As a parent to a little one, it can be hard enough getting the right amount of sleep. Add to that a child with a sleep disorder, and you have a surefire recipe for sleepless nights all around. It isn’t easy discovering that your child suffers from a sleep disorder. For starters, it means that he or she may not be getting an adequate amount of sleep to grow. Research suggests that 1 in 3 children struggle with sleeping at some point in their lives, and while disorders run a spectrum of severity, most can be addressed with a tailor-made treatment plan. Recognising a sleep disorder is key to getting help. Many times, insomnia is a manifestation of something more, an underlying condition that may interfere with more than just quality sleep. To truly understand whether your child is a victim of a sleep disorder, it is important to first know how much sleep your child really needs.
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Age-Wise Sleep Requirements
|Age||Quantity of Sleep|
|1 to 4 weeks||16-17 hours per day
(day + night)
|1 to 4 months||14-15 hours per day
(day + night)
|4 months to 1 year||14-15 hours per day
(daytime naps + uninterrupted nighttime sleep)
|1 to 3 years||12-14 hours per day
(one daytime nap + uninterrupted nighttime sleep)
|3 to 6 years||11-12 hours per day
(one daytime nap, optional + uninterrupted nighttime sleep)
|7 to 12 years||10-12 hours
(uninterrupted nighttime sleep)
|13 to 18 years||8-10 hours
(uninterrupted nighttime sleep)
A sleep disorder can appear in many ways, with the most common symptom being excessive fatigue during the day. Here’s a list of disorders that are most commonly associated with kids.
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Excessive Daytime Sleepiness
Excessive daytime sleepiness, or EDS, is a classic outcome of sleep deprivation and leads to drowsiness and exhaustion during the day. If your child exhibits continual grogginess, resorts to taking naps during the day even after outgrowing daytime naps, or struggles with waking up in the morning, speak to a paediatrician about your concerns. EDS is a common symptom of narcolepsy, sleep apnoea and restless leg syndrome.
Snoring doesn’t harm your child in any way, but it can signal a blockage in the airway. This can, in turn, lead to a sleep disorder. Snoring is usually caused by nasal congestion, respiratory disorders, a deviated septum or inflamed tonsils.
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Sleepwalking isn’t just reserved for the movies. In fact, it occurs in as many as 1 in 3 kids between the ages of 3 and 7. Sleepwalking can last up to 15 minutes and can be especially dangerous for children who recurrently turn on electrical appliances, walk out of the front door and switch on the hob. As alarming as sleepwalking can be for you as a parent, it is advisable not to wake your child up during such episodes, as it can lead to confusion and fear. Try childproofing your home to make it as conducive as possible for your child.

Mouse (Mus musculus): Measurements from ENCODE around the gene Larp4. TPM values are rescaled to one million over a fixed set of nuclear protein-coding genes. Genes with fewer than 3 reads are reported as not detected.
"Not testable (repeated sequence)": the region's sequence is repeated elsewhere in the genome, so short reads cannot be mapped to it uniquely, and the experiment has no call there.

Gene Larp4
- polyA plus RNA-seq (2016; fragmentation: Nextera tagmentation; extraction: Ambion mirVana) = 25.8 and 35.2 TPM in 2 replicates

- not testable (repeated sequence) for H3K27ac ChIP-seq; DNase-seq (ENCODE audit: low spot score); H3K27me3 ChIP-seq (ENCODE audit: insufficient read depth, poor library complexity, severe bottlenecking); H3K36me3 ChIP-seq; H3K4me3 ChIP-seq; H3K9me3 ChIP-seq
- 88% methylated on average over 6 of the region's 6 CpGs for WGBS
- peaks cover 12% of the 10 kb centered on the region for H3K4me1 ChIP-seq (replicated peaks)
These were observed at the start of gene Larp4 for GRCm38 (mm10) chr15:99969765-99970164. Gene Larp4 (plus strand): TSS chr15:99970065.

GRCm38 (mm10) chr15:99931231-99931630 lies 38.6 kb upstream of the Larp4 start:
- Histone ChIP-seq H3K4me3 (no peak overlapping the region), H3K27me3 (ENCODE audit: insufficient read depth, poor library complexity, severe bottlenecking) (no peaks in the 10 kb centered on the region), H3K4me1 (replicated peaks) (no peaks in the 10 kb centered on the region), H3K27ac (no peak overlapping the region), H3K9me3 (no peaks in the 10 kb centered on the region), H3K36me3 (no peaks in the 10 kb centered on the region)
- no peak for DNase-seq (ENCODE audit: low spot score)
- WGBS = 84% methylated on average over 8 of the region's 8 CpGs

Trouble falling or staying asleep is a telltale sign of insomnia. If your child complains of not being able to sleep, or wakes up much earlier than normal, you may want to rule out insomnia. Insomnia can be triggered by a range of factors, including mental disorders, physical pain or stress. Evaluate your child’s ecosystem at home and at school to assess whether any major changes could have affected his or her sleep.
Nightmares come and go for most children and usually occur during REM sleep. Nightmares can leave kids feeling jolted, scared and unwilling to go back to sleep. They can begin as early as 3 years, and can pick up pace between the ages of 6 and 10. Left untreated, nightmares can compound into sleep disorders, anxiety and behavioural problems.
Bedwetting is one of the most common occurrences among children and not a cause for concern by itself. If your child continues to wet the bed beyond the age of five, however, it could be a manifestation of a sleep disorder. Bedwetting may be an outcome of a developmental delay, poor bladder control or emotional trauma. If the bedwetting is accompanied by daytime drowsiness, it could be a telling clue of a sleep disorder.
Treating Sleep Disorders In Kids
Sleep disorders are best nipped in the bud. Left unchecked, they can snowball into behavioural problems and social setbacks. If you suspect that your child suffers from a sleep disorder, your next step should be to speak to a paediatrician about your concerns.
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Oftentimes, a sleep disorder may veil one or more conditions that may actually be causing discomfort to your child. By seeking intervention early, you can gift your child and yourself well-deserved, quality sleep and exchange your days of numbered slumber for sleep you can keep.
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